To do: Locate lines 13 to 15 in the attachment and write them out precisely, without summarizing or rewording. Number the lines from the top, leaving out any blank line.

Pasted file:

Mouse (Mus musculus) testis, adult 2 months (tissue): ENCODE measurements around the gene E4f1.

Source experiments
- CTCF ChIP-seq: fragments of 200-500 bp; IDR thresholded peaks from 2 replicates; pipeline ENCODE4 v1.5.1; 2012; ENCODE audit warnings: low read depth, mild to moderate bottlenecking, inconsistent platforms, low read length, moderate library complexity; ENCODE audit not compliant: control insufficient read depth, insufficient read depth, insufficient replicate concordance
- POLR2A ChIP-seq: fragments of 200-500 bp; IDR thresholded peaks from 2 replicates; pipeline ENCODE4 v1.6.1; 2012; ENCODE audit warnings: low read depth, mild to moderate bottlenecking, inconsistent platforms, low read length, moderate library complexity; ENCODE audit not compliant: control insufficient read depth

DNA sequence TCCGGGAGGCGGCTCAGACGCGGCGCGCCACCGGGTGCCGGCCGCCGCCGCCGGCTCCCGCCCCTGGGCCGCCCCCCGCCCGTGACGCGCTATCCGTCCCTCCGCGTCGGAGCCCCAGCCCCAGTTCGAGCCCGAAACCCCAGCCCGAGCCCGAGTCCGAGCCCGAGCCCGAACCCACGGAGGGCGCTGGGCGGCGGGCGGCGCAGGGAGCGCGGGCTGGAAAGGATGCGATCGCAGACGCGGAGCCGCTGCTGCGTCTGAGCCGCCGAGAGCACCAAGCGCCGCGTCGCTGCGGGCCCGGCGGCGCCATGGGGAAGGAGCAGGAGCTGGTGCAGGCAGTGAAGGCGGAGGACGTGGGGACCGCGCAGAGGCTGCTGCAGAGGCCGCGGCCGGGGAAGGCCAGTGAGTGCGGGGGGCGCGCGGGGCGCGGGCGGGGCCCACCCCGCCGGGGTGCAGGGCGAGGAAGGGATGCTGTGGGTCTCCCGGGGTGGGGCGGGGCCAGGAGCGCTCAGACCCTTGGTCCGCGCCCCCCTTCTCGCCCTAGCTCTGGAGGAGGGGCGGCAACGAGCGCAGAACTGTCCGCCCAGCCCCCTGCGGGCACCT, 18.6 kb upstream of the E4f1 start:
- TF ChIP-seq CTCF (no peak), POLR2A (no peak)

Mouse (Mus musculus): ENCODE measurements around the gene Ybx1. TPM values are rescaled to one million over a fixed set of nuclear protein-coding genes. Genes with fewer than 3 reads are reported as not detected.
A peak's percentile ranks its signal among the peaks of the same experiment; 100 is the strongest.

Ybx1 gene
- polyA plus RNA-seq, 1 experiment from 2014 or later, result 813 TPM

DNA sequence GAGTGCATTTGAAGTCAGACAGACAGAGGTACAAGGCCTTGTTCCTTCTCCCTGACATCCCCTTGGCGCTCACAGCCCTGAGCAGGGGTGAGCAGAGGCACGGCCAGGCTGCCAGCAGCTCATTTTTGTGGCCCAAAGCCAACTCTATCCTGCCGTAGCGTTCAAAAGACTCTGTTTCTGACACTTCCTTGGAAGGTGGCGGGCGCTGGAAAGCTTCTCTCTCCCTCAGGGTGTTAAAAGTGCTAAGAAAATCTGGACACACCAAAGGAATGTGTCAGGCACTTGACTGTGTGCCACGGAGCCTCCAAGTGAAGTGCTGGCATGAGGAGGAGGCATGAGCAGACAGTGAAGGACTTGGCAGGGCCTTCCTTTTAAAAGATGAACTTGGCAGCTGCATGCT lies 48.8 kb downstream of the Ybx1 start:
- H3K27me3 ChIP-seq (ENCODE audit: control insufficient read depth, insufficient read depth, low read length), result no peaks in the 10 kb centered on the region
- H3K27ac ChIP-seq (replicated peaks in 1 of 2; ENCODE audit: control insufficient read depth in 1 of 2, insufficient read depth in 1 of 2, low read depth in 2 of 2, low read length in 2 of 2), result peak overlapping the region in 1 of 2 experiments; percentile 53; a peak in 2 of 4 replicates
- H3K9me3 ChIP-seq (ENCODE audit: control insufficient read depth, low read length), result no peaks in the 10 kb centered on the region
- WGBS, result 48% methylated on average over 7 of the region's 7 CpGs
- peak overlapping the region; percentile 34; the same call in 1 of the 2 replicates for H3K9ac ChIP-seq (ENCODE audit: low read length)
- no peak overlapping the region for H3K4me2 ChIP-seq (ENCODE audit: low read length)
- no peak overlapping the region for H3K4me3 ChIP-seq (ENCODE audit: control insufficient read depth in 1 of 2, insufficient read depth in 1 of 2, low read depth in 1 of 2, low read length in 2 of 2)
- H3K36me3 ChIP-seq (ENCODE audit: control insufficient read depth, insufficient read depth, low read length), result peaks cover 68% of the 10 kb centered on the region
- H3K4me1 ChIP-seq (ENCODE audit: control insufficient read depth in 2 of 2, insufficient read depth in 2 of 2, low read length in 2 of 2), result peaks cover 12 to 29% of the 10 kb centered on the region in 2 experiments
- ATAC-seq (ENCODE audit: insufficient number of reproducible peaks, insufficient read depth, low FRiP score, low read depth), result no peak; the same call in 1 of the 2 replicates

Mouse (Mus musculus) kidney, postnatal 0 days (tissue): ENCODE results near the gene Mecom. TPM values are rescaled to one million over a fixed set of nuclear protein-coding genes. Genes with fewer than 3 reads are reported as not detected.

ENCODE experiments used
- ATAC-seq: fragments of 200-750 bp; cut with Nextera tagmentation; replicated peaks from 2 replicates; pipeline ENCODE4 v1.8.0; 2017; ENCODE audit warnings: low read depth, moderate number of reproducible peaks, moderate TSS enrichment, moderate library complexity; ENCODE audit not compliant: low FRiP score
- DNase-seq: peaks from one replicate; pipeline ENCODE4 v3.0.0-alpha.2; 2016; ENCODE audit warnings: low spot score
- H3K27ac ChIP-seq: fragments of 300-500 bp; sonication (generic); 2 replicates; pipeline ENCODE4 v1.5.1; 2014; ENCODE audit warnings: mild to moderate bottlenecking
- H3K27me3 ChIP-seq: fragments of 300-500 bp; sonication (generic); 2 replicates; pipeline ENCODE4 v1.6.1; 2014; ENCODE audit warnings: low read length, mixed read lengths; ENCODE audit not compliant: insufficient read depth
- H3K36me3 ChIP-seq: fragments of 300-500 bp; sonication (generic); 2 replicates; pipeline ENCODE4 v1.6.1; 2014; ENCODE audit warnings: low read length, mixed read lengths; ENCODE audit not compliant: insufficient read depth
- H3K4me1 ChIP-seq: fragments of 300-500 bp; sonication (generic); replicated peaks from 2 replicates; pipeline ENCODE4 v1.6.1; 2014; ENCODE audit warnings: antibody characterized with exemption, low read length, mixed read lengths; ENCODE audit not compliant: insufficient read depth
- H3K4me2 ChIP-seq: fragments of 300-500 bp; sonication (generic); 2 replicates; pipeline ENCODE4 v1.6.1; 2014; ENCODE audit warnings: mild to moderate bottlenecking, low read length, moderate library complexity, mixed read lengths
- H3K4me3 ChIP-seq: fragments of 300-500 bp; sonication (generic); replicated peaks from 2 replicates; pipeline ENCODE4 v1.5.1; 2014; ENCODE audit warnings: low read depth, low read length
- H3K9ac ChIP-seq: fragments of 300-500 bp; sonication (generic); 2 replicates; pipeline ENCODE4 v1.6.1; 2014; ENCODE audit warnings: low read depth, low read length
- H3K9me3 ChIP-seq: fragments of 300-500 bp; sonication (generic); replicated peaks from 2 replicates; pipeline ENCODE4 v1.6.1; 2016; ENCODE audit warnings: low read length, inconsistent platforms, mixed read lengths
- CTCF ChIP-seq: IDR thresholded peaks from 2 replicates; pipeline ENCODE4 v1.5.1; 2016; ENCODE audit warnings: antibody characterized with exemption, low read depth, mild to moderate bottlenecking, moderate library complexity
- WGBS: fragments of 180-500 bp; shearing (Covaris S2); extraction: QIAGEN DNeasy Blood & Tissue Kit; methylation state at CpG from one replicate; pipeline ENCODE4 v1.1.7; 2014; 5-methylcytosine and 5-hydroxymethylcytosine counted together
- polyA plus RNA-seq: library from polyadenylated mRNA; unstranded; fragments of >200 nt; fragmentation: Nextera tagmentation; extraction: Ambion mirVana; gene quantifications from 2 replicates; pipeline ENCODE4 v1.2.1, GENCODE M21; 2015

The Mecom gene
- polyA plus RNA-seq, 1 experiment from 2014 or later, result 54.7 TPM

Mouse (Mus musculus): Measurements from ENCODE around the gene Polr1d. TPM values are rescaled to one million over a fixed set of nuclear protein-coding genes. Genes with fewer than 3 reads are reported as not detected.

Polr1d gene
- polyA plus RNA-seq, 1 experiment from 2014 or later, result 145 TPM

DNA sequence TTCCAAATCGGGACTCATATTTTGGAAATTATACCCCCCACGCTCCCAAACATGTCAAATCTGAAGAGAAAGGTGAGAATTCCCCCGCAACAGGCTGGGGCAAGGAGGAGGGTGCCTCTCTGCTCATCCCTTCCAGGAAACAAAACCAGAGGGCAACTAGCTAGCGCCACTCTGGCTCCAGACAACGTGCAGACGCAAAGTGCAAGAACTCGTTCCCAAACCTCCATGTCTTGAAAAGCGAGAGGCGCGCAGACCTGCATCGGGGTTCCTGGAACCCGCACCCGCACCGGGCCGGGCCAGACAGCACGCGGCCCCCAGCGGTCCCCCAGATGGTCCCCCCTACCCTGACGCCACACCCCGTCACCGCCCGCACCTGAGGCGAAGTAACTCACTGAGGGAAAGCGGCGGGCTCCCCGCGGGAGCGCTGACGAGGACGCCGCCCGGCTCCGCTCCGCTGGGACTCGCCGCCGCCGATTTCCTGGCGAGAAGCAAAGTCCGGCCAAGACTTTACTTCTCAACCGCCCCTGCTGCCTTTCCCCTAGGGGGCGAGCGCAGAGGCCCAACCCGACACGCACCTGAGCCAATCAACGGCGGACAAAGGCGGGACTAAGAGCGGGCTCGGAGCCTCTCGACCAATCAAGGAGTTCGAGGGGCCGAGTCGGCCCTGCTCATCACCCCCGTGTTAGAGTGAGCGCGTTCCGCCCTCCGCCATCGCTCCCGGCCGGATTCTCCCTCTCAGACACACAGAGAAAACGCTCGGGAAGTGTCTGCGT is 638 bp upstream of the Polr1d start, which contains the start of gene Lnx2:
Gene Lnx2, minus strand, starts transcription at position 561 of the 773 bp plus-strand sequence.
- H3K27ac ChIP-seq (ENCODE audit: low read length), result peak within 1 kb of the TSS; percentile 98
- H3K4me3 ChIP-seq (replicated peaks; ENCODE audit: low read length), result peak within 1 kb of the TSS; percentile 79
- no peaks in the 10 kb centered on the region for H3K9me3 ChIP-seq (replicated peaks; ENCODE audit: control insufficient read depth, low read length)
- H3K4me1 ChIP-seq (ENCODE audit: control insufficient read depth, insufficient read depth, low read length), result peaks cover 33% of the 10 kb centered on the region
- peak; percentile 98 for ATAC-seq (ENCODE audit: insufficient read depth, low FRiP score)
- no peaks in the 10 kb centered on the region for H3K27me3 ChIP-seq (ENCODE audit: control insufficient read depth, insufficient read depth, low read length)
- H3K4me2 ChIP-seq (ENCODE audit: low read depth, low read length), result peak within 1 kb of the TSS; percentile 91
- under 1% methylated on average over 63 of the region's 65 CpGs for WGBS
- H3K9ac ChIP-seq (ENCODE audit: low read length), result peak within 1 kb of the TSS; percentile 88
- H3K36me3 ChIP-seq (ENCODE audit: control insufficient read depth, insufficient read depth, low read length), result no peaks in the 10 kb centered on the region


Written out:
- H3K27ac ChIP-seq (replicated peaks in 1 of 2; ENCODE audit: control insufficient read depth in 1 of 2, insufficient read depth in 1 of 2, low read depth in 2 of 2, low read length in 2 of 2), result peak overlapping the region in 1 of 2 experiments; percentile 53; a peak in 2 of 4 replicates
- H3K9me3 ChIP-seq (ENCODE audit: control insufficient read depth, low read length), result no peaks in the 10 kb centered on the region
- WGBS, result 48% methylated on average over 7 of the region's 7 CpGs